These days, breast cancer treatment often includes seeing an oncologist, a surgeon, a psychologist and, increasingly, a nutritionist.
Many breast cancer survivors focus on the food they eat when planning heir breast cancer recovery and treatment.
"We help our patients decipher all this conflicting information, all the confusing studies," said Jennifer Crum, a nutritionist at the New York University Cancer Institute.
And there's plenty for them to help patients decipher. Search engines supply millions of hits for advice on "breast cancer and diet," most of which is flat-out wrong.
"The end result is that we really don't know that there's any specific diet, any specific food, that women can take to protect them," said Dr. Anne McTiernan at the Fred Hutchinson Cancer Research Center in Seattle.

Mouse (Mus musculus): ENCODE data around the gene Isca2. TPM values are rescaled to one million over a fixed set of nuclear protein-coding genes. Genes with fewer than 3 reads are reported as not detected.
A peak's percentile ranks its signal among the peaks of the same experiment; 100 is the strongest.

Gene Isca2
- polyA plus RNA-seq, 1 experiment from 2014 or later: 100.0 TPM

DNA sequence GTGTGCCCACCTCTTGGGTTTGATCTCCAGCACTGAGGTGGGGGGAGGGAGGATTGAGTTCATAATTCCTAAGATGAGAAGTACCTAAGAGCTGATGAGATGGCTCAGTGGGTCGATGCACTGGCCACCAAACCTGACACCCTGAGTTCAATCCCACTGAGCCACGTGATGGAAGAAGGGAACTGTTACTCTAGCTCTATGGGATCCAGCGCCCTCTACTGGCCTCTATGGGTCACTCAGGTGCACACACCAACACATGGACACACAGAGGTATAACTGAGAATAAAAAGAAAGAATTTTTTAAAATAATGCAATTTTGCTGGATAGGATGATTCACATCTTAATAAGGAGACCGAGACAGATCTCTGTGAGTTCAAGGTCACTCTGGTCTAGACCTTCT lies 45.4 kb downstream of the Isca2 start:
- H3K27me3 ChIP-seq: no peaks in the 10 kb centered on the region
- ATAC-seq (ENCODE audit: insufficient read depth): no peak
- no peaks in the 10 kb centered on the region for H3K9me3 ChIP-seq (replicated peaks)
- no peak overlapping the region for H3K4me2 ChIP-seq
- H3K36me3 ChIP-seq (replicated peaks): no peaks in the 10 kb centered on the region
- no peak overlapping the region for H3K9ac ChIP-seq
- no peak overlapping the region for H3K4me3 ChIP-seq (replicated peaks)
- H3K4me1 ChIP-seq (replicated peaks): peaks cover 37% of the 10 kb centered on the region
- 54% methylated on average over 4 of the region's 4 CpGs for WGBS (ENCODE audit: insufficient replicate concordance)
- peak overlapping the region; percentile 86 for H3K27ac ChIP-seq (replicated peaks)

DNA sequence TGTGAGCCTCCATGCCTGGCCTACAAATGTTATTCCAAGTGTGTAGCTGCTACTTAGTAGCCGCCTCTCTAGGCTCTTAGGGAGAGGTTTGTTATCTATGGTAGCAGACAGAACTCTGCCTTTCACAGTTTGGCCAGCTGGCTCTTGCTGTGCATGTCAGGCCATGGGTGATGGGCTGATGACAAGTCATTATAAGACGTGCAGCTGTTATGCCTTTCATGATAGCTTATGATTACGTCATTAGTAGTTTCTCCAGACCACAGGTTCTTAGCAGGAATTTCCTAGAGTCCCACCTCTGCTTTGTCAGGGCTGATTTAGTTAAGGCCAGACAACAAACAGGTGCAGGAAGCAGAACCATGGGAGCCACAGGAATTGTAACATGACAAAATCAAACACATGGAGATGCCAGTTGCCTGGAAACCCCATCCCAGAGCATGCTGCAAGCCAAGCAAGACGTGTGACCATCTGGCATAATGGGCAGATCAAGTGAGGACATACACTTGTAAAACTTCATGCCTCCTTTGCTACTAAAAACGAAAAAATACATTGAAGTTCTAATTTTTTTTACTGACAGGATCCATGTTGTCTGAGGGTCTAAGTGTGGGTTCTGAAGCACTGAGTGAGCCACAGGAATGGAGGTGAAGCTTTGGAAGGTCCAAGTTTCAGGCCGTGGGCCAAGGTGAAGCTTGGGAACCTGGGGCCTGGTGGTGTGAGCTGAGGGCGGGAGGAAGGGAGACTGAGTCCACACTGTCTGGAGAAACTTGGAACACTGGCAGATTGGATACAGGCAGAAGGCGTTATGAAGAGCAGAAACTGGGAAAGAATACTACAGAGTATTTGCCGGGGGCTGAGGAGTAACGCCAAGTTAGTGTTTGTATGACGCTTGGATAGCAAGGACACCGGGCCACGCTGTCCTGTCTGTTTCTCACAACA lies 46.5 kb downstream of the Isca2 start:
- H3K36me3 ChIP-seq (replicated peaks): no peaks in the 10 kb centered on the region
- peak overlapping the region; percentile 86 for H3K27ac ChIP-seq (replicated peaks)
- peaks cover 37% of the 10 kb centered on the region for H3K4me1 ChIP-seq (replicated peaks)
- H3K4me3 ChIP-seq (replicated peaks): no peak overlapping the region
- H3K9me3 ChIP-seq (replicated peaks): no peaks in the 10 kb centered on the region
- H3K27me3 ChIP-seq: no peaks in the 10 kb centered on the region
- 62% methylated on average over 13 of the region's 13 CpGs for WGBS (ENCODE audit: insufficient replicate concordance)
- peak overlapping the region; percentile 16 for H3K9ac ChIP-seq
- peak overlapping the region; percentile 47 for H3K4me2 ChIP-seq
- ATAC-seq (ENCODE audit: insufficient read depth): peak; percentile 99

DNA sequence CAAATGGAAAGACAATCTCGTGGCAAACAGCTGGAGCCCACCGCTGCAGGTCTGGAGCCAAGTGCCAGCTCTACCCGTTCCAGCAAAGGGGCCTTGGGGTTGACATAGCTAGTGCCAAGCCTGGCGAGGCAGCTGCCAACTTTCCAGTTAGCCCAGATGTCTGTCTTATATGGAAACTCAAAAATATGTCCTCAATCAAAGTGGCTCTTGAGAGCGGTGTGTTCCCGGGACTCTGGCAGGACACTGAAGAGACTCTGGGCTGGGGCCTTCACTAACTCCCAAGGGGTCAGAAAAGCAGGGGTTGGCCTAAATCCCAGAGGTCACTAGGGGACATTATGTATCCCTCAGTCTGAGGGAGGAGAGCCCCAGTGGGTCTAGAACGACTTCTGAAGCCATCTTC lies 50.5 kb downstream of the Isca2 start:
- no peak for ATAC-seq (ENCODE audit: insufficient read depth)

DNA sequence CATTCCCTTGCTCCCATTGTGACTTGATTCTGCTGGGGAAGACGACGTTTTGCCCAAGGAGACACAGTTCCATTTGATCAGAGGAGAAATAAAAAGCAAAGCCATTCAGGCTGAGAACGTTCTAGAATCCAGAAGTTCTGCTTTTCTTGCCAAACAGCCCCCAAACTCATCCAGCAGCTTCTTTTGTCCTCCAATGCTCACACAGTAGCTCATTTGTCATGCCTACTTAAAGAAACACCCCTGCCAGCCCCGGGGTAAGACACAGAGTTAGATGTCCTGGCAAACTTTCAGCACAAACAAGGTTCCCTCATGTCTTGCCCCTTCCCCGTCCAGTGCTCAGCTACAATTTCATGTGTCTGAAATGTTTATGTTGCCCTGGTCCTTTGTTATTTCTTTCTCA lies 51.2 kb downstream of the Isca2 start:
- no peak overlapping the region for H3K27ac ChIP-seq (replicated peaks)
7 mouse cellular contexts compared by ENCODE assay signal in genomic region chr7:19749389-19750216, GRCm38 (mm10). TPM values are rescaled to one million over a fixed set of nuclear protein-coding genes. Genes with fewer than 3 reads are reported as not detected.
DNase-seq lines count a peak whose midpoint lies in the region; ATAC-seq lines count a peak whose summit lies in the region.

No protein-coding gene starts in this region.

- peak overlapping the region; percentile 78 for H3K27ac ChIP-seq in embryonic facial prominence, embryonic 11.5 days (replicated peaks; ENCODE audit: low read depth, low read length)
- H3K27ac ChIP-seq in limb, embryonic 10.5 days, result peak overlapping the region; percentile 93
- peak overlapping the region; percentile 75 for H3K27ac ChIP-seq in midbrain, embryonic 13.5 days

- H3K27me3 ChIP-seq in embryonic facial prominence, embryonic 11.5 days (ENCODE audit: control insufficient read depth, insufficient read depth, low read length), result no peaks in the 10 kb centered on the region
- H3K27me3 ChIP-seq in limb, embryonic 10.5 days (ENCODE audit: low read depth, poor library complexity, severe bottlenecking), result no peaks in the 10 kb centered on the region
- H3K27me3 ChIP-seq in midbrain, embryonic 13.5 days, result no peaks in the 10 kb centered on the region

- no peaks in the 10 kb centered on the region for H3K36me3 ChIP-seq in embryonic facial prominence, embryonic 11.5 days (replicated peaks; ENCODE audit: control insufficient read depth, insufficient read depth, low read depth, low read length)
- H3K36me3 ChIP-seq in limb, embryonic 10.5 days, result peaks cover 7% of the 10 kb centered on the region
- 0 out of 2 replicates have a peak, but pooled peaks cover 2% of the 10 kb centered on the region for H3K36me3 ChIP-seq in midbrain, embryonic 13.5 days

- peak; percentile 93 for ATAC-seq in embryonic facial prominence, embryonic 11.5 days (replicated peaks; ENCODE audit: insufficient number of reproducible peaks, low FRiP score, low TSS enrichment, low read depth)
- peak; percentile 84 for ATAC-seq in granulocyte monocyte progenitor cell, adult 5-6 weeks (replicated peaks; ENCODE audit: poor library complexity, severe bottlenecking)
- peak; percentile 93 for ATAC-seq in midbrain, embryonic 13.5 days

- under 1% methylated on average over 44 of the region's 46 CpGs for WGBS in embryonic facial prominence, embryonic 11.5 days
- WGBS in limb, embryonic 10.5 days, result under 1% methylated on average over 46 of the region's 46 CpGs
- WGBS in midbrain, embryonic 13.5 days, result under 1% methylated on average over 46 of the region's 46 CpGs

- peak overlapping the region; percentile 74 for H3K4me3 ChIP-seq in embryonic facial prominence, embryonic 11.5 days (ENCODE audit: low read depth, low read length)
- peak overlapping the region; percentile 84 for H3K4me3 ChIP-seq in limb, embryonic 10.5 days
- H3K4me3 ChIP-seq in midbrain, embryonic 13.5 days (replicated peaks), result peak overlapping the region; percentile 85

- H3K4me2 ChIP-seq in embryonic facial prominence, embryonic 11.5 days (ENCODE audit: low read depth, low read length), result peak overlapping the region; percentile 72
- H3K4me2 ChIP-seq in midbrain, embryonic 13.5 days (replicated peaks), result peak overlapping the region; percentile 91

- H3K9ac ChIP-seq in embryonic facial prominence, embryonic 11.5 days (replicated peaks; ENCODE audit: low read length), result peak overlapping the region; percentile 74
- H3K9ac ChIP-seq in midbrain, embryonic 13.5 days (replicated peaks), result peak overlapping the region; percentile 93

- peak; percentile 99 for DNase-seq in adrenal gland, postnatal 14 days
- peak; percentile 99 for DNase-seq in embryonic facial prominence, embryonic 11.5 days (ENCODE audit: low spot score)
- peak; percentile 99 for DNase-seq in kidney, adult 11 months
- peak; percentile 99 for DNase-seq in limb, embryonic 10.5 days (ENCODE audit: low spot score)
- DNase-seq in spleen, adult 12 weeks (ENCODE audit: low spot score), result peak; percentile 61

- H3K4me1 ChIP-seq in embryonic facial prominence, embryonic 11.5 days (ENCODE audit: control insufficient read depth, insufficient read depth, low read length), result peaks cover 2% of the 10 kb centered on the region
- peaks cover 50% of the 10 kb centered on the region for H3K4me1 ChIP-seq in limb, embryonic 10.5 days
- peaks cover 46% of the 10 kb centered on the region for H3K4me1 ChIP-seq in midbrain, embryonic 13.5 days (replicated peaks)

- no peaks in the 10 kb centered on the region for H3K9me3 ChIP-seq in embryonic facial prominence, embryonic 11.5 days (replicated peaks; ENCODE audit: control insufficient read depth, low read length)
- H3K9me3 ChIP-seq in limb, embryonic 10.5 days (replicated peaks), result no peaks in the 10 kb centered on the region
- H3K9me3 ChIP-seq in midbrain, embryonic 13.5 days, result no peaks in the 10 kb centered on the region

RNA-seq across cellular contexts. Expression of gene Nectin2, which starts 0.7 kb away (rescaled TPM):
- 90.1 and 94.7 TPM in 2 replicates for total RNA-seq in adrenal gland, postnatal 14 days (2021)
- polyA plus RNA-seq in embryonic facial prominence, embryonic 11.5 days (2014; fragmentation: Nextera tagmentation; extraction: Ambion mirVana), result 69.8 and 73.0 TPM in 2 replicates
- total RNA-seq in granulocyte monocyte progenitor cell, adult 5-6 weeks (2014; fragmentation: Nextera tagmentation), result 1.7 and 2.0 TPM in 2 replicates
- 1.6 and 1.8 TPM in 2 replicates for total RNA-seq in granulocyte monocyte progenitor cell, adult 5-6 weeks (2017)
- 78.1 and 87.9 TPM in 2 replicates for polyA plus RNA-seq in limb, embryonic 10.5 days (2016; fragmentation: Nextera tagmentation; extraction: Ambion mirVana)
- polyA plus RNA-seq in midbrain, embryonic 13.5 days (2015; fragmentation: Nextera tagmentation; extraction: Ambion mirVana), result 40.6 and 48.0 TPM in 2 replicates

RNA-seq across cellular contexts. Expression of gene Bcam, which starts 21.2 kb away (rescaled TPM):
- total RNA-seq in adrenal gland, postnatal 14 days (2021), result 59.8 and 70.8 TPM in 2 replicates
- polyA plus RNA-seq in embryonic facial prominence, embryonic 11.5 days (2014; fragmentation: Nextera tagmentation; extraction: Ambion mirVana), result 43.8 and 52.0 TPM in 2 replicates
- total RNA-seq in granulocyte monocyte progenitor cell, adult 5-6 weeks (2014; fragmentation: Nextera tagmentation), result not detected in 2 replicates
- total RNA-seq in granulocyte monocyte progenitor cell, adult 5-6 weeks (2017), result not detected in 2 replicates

But what about those breast cancer prevention diets — low-fat diets loaded with fruits and vegetables? The Institute for Cancer Research actually tells patients these foods "can fight cancer at several stages."
Despite this advice, no clinical trials have ever proved diets like this actually prevent breast cancer. Many cancer centers recommend these foods but not because they might contain any cancer-fighting minerals.
"It helps people lose weight, and it helps them keep it off," Crum said.
Maintaining a healthy body weight is one area of breast cancer prevention that is clear and consistent. Other lifestyle changes that have proved effective? Less alcohol — and more exercise.
"The only consistent evidence [of what] reduces your risk of recurrence are physical activity and achieving and maintaining a health weight. That is the only thing that has been replicated in dozens of studies," Crum said.
"No single nutrient, no single vitamin or mineral, no single food or food group will specifically decrease your risk of recurrence of breast cancer."
Please visit the National Center For Complementary and Alternative Medicine for more information on breast cancer and alternative therapies.
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